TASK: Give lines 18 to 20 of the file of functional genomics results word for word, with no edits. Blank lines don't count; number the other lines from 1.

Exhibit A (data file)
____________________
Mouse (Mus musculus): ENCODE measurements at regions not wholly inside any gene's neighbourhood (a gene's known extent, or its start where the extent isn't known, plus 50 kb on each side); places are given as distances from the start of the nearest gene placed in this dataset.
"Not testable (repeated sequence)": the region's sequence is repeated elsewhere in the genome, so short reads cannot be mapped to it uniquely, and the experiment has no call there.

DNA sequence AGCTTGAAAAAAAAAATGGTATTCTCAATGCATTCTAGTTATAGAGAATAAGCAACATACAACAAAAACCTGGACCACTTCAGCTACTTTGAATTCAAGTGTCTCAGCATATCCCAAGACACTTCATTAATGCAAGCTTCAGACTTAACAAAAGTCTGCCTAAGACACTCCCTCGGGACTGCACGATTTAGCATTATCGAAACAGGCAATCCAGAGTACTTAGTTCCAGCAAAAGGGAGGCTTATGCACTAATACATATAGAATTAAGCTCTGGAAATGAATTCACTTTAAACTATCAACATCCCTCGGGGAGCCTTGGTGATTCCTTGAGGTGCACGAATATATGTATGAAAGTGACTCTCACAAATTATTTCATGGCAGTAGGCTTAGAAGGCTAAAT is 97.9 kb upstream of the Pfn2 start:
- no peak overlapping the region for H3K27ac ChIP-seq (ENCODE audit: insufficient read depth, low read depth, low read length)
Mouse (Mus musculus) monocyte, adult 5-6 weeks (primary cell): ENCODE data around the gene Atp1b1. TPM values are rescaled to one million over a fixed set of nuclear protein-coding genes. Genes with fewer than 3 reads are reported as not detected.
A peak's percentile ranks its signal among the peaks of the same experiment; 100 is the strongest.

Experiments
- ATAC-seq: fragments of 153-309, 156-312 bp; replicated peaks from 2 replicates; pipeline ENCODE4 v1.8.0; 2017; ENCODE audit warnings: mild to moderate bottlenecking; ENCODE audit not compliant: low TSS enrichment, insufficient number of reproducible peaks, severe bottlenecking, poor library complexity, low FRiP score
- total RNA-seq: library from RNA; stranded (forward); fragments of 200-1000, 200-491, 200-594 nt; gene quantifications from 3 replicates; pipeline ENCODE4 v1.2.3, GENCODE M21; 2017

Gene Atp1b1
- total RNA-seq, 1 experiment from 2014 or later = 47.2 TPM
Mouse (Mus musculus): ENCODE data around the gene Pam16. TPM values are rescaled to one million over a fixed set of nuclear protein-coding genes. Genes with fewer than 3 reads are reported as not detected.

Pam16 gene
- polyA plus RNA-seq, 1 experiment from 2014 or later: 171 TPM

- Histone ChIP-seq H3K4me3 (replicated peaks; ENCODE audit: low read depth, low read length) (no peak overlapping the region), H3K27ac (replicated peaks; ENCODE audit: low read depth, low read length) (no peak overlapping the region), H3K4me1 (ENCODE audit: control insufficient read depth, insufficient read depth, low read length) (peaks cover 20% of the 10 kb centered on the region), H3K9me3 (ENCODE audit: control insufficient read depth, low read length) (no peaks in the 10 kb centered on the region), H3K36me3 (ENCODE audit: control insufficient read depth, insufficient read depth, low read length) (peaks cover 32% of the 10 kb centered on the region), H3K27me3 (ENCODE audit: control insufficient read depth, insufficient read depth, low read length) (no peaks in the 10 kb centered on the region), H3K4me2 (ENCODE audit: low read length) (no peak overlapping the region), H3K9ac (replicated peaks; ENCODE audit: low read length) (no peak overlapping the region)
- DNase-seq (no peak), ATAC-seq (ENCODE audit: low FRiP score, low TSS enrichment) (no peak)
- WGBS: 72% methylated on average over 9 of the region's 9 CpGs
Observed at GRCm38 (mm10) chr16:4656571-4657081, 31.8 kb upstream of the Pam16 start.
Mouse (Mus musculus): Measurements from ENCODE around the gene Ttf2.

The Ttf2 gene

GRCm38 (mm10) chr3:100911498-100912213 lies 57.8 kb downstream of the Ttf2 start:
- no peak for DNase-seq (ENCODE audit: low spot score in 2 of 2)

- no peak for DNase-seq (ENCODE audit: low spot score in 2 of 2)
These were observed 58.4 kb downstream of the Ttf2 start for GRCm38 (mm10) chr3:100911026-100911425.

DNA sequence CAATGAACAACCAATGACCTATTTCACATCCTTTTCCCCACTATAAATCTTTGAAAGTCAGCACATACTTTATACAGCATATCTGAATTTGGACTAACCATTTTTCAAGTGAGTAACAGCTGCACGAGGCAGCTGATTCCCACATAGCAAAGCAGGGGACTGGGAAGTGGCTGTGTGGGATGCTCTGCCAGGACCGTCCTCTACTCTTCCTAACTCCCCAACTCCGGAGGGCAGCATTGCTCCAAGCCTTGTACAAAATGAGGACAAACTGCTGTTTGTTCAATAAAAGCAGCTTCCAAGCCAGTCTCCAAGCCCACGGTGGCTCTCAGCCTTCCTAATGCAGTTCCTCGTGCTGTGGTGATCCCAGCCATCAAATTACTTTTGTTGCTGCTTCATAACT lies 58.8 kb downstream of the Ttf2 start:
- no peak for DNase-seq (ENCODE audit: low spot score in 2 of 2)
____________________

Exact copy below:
Observed at GRCm38 (mm10) chr16:4656571-4657081, 31.8 kb upstream of the Pam16 start.
Mouse (Mus musculus): Measurements from ENCODE around the gene Ttf2.

The Ttf2 gene